In Baking Hows, Whys, and WTFs, food editor Shilpa Uskokovic will answer your burning baking questions and share her tips and tricks for perfect sweets. Today, what’s the best yeast for bread baking?
Sure, buying a sliced loaf at the store will always be easier, but making bread at home feels special. It’s primordial and fun, plus it smells fantastic. It all starts with a tiny living thing: a yeast cell that grows and billows, yawning open with time and heat to create lofty loaves or crackly sheets or squishy rolls. There are so many types of yeast available, like active dry, fresh, rapid-rise, and more. Today, a discussion on which yeast to buy for your next bread project.
The Very Best: Instant Yeast
Instant yeast is the only yeast I ever use in my baking. Always have and always will. The yeast of choice in most restaurant kitchens and commercial bakeries, it’s easy and convenient. Ever seen a bread recipe that asks you to mix the yeast with warm liquid and allow it to bubble first before using? Ever found that incredibly annoying? Instant yeast avoids this step. You simply add it to the rest of your ingredients and let the mixer run. The fine granules of yeast are extremely porous and hydrate, well, instantly. Low in moisture, instant yeast keeps for a great long while. Refrigerated in an airtight container, it stays fresh and active for up to one year so you never have to dash to the store in your slippers when you’ve decided that you simply must bake bread. Instant yeast is powerful so if you’re using it in place of active dry yeast, reduce the amount by 25%. (For example, if a recipe calls for 1 teaspoon active dry yeast, use ¾ teaspoon instant yeast.)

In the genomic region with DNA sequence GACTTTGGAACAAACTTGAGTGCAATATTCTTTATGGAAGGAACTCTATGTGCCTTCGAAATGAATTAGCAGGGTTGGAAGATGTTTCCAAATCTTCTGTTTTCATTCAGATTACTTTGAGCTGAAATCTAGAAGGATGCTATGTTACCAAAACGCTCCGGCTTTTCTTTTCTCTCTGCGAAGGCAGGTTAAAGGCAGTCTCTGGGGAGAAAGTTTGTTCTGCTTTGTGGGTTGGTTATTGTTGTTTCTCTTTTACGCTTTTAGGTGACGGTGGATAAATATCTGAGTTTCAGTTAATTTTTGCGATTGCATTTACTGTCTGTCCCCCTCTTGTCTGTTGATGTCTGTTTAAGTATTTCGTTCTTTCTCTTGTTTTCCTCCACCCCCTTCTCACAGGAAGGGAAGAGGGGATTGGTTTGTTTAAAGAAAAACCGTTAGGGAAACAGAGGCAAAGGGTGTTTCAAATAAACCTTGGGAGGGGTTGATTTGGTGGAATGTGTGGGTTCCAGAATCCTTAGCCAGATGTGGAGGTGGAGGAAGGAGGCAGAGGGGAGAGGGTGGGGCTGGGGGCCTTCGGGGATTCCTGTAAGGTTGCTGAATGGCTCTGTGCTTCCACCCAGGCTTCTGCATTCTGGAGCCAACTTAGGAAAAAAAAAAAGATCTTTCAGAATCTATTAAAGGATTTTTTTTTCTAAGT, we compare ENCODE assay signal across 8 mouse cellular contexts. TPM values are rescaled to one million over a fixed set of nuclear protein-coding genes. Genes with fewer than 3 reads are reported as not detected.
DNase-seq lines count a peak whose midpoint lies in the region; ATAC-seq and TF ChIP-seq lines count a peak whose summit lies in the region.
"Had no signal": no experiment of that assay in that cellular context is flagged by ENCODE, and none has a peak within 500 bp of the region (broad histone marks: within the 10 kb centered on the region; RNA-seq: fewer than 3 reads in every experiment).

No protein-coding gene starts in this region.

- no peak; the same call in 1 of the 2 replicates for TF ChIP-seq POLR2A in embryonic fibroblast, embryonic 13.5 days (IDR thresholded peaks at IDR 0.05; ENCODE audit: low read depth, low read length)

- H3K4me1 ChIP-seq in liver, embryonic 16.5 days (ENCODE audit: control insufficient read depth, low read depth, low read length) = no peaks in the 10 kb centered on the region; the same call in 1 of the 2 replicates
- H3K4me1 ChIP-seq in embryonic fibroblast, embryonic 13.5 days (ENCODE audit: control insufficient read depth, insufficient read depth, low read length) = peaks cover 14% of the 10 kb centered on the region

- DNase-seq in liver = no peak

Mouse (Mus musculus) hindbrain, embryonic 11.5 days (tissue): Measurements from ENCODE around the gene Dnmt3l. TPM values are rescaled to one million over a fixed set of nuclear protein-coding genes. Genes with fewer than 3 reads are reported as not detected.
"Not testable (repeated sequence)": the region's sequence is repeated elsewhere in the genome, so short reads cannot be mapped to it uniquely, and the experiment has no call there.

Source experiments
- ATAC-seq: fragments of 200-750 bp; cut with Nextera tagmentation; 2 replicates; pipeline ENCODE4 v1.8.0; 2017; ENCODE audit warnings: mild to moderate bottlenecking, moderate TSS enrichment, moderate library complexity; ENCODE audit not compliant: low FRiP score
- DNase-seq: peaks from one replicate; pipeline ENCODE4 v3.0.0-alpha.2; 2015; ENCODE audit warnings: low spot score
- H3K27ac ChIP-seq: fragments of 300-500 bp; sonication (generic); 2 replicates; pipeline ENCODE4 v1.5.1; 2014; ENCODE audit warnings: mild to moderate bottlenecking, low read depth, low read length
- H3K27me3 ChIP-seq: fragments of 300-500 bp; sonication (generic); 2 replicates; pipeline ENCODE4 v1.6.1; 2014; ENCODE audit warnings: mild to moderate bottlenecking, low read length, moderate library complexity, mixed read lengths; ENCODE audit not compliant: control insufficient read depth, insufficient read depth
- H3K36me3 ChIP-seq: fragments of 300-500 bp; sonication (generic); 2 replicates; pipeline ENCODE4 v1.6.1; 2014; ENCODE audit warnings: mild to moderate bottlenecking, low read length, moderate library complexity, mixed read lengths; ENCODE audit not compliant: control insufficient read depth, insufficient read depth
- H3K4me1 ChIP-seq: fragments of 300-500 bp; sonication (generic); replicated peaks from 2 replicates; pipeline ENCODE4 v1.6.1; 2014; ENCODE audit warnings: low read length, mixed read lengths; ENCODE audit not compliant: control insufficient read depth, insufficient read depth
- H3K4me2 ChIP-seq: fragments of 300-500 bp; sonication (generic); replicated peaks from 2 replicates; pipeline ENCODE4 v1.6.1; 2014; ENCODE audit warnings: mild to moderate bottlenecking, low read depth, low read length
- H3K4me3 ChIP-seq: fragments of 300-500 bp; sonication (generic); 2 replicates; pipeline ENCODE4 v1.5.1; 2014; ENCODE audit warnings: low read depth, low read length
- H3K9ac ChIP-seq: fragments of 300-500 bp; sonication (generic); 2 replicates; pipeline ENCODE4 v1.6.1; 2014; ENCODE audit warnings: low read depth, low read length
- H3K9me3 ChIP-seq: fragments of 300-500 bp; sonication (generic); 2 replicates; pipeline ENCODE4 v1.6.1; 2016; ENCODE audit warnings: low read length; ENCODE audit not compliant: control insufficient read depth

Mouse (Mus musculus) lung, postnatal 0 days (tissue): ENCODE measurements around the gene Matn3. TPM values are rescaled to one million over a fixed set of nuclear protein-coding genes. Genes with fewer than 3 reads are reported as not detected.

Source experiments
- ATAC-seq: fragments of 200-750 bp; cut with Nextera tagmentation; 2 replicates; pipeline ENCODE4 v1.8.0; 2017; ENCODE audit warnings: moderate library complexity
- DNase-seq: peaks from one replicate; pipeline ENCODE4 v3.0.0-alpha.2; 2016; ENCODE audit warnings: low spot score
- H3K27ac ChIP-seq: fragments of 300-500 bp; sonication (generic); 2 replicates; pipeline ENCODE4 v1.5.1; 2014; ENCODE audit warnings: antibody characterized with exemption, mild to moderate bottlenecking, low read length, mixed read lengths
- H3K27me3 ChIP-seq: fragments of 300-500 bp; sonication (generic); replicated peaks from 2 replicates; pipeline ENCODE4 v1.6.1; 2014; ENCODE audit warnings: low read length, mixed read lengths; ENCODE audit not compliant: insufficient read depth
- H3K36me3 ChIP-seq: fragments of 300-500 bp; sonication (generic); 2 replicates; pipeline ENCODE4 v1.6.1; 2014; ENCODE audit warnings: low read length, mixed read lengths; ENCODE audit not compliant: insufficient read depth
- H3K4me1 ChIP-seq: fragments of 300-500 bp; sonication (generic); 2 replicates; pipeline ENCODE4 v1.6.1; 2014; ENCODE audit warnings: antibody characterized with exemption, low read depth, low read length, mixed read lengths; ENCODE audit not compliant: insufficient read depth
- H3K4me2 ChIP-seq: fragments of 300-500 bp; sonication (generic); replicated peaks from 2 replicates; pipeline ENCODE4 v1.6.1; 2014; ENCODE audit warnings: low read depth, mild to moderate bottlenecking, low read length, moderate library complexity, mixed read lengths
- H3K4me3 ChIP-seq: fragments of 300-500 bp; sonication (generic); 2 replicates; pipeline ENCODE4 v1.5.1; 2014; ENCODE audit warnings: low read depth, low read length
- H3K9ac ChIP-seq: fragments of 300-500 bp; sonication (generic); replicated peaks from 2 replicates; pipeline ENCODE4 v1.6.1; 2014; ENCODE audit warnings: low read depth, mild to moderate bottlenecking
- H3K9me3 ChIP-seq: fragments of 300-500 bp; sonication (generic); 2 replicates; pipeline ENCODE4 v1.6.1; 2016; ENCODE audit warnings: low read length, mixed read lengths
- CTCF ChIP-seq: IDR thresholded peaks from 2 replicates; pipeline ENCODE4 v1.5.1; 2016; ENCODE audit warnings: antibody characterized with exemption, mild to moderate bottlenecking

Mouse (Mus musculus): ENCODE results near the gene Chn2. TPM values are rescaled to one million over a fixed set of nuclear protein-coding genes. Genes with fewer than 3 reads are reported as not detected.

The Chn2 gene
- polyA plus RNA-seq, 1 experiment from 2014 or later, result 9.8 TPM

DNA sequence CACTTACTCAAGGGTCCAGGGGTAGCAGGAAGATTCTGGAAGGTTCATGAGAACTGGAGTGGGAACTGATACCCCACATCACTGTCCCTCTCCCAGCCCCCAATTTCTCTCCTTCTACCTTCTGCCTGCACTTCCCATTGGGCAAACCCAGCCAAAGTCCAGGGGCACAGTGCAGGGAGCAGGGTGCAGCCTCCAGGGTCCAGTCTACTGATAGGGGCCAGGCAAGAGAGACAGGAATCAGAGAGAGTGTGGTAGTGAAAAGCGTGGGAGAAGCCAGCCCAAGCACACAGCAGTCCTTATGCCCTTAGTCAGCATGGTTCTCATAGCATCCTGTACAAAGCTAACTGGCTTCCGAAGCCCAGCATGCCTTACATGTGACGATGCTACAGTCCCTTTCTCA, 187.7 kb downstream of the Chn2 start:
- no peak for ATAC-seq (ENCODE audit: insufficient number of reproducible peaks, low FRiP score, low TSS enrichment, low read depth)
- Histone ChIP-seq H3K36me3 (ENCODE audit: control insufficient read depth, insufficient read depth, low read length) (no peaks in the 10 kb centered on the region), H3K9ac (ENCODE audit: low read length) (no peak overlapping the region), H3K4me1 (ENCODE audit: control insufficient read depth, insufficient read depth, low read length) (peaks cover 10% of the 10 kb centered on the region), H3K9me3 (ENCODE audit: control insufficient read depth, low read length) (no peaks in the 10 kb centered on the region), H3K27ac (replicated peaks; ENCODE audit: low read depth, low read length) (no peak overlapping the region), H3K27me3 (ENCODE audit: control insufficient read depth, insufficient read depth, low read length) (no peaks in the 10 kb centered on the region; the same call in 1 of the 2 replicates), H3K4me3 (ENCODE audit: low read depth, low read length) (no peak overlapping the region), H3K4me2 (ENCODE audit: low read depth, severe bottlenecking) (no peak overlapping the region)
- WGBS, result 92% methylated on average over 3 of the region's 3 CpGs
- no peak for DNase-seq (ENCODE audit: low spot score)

Does the Job: Active Dry Yeast
Active dry yeast is the most commonly available type of yeast in stores, and the yeast you’re probably most familiar with. Invented during World War II as a more practical and shelf-stable alternative to perishable fresh yeast, active dry yeast needs to be revived in warm liquid before adding it to your dough. During the manufacturing process, a dusty layer of dead yeast surrounds each cell and unless this layer is first dissolved in liquid, the yeast is weak and ineffective. The liquid needs to be perfectly warm (around 105 degrees Fahrenheit)––too hot and the yeast will die, too cold and it will lay dormant. Most recipes ask you to wait 10–15 minutes until the yeast foams so you can be sure it’s actually alive. In this stage, called blooming, it’ll bubble and fizz gently, forming a frothy cap like that cappuccino you definitely overpaid for. Active dry yeast is also much slower to ferment than instant or fresh yeast, increasing the dough’s proof time. All told, this yeast is a demanding diva and I, for one, don’t quite have the patience to deal with it.
Nice but Rare: Fresh Yeast
Fresh yeast, with its smooth, waxy complexion, is lovely and nostalgic, but bricks of it are rather uncommon at a local grocery store. Its high moisture content makes it delicate, demanding refrigeration and allowing it to live only a week or so before it becomes a smelly, unusable mess. Some bakers swear the flavor of bread made with fresh yeast is more complex, but the jury’s out on that one.
Skip: So-Called Specialty Yeasts
Sometimes companies like to mess with our feelings and give us a bunch of choices we don’t need. You can find pizza dough yeast, instant sourdough yeast, and bread machine yeast. They’re often filled with additives (like soybean oil or flour) and dough improvers (such as L-Cysteine which makes the dough more flexible and increases the final volume of the bread), or are simply proprietary names for instant yeast. None do anything better than instant or active dry yeast, so just walk past when you see any of these on the shelf.